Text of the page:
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Koa
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DanKirkland wrote:
B. Howard wrote:
bend the neck back by hand over a sandbag or something while tightening the nut and you will be able to pull more out of it.


This. I use a long sanding beam with shims on the ends of the fretboard and add a few clamps in the middle. Let it sit for a while and then you can tighten the rod to hold it in an appropriate amount of overbow.


This is way more elegant. Here I was all set to put the neck on the sandbag, one foot on the headstock and the other on the heel...
;)


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PostPosted: Thu Aug 15, 2019 11:18 am 
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Koa
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Barry Daniels wrote:
When the nut gets super tight real quickly, it may be bottoming out on the threads. If that is the issue, it is easy to fix by adding a thick washer under the nut.


I was wondering about that too. Dan Erlewine talks about that in one of his trade secrets videos. Its harder for me to tell with the adjuster in the heel than on a Gibson style rod, but I can see through the phillips crosshairs (?) in the nut that there is still quite a bit of thread.


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PostPosted: Thu Aug 15, 2019 11:29 am 
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Koa
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Funny, I was just asking about how frequently twisted necks come up a week or so ago.

After sleeping on it, and leaving the neck under tension over night trying to get it flat as Chris suggested then using the tricks mentioned above I can get it to read flat on the bass side, but when it reads flat there I end up with significant back bow on the treble side. Sighting down the neck from the heel I now see there is definitely a twist. I've got a lot of meat on the frets still, so I'll leave the neck at midway (slight relief on the bass side and pretty flat on the treble side) so as not to leave it cranked as hard as it will go and level and dress the frets. We can deal with the twist when its time for a re-fret.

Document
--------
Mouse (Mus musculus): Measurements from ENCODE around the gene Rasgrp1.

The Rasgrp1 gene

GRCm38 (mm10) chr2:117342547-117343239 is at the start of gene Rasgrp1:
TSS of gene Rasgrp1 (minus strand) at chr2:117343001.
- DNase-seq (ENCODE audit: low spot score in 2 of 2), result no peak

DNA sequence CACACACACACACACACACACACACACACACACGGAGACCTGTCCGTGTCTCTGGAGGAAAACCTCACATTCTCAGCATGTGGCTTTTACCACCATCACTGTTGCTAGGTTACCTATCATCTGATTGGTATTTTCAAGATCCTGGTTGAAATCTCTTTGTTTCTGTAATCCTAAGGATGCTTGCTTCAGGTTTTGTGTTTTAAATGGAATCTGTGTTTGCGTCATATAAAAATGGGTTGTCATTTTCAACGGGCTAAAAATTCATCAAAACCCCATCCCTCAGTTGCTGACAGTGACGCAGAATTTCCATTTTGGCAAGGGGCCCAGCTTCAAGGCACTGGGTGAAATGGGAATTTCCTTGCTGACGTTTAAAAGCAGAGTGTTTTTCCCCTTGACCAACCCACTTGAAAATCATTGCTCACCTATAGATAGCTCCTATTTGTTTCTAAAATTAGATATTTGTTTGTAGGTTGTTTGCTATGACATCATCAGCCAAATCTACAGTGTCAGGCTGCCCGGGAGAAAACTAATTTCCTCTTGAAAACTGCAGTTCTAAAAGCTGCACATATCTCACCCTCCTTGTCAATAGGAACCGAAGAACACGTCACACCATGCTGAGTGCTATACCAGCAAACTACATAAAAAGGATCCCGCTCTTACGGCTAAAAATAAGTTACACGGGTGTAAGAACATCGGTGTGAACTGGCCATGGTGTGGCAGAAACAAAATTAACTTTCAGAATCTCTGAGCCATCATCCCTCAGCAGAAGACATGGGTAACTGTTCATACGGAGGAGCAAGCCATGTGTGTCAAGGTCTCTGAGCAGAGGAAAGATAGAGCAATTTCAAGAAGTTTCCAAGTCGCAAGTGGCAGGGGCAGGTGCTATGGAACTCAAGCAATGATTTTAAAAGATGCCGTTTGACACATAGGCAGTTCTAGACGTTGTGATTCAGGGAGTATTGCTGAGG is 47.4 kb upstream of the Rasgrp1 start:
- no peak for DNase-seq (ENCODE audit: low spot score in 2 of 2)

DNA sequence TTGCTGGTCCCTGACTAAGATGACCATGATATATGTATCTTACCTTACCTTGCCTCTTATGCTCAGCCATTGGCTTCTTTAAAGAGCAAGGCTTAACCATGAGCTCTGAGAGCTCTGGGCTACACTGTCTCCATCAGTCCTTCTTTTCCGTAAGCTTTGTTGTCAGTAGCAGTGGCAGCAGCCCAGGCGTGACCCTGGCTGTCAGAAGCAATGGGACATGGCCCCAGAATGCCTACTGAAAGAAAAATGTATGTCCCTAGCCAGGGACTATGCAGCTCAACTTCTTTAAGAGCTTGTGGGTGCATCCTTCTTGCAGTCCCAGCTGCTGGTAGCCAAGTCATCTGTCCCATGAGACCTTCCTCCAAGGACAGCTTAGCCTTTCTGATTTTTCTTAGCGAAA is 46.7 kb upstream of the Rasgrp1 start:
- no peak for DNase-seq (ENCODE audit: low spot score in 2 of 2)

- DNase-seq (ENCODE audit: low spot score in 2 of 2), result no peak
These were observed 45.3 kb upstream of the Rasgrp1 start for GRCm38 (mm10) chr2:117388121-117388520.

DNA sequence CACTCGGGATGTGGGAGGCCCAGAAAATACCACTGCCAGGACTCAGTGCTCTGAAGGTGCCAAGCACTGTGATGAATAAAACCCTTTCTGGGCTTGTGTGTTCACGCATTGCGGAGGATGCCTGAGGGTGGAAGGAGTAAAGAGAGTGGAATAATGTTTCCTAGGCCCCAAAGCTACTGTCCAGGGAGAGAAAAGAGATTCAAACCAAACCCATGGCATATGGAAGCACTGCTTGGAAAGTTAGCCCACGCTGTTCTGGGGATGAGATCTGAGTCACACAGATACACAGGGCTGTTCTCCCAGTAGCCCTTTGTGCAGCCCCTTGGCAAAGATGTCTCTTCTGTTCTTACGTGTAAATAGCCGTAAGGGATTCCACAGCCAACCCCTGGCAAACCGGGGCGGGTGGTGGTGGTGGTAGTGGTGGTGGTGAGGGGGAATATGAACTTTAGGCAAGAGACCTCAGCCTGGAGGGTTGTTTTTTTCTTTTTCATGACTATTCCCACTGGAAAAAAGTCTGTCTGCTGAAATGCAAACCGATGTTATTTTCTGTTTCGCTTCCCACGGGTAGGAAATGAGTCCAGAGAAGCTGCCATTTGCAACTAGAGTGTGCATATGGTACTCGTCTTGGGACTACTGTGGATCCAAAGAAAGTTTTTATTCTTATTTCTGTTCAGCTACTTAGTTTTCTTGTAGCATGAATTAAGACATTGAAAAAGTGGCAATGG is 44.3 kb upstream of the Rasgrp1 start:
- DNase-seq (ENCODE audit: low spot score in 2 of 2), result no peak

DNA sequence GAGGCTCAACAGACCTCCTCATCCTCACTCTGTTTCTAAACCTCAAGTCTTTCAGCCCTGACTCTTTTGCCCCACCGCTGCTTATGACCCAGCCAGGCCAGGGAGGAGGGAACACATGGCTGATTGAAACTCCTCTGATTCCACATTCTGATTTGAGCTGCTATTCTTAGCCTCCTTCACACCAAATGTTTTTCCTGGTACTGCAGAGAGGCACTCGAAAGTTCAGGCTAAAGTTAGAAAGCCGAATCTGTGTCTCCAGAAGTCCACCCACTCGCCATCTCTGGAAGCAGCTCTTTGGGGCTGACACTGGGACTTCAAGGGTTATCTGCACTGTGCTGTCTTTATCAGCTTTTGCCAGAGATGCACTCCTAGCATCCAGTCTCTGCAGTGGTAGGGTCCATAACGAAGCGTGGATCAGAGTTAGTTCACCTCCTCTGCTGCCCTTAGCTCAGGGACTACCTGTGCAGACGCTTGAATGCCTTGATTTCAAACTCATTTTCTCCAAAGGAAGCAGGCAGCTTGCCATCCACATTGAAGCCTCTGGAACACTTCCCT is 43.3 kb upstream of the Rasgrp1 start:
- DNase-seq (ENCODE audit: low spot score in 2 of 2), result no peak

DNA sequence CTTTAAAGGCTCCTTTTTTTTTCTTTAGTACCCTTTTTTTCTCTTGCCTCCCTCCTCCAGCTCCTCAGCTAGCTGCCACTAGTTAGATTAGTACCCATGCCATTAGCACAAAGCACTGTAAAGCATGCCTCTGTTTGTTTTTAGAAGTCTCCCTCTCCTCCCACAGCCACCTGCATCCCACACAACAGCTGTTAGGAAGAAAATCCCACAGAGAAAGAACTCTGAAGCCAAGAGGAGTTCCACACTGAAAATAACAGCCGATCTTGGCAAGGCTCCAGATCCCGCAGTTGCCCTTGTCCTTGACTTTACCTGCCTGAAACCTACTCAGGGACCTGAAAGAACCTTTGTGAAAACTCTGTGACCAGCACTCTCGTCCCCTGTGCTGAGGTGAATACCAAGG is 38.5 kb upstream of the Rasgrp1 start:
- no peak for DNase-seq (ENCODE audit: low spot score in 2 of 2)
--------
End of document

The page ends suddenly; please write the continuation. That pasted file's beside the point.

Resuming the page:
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PostPosted: Thu Aug 15, 2019 11:52 am 
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Yeah - doesn't have to be perfectly flat for you to make it playable. In the past, I have put some bow on the bass side by milling off more fret height. I think you got this.

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These users thanked the author Chris Pile for the post: Conor_Searl (Thu Aug 15, 2019 1:25 pm)
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PostPosted: Thu Aug 15, 2019 2:52 pm 
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Also doesn't hurt to leave a bit more relief on the bass side then on the treble side. In fact that is the way I was taught and is how I do all of them.

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PostPosted: Thu Aug 15, 2019 4:04 pm 
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Also doesn't hurt to leave a bit more relief on the bass side then on the treble side. In fact that is the way I was taught and is how I do all of them.


True, but sometimes the guitar has other ideas.

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PostPosted: Thu Aug 15, 2019 5:26 pm 
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Chris Pile wrote:
Quote:
Also doesn't hurt to leave a bit more relief on the bass side then on the treble side. In fact that is the way I was taught and is how I do all of them.


True, but sometimes the guitar has other ideas.


No argument there.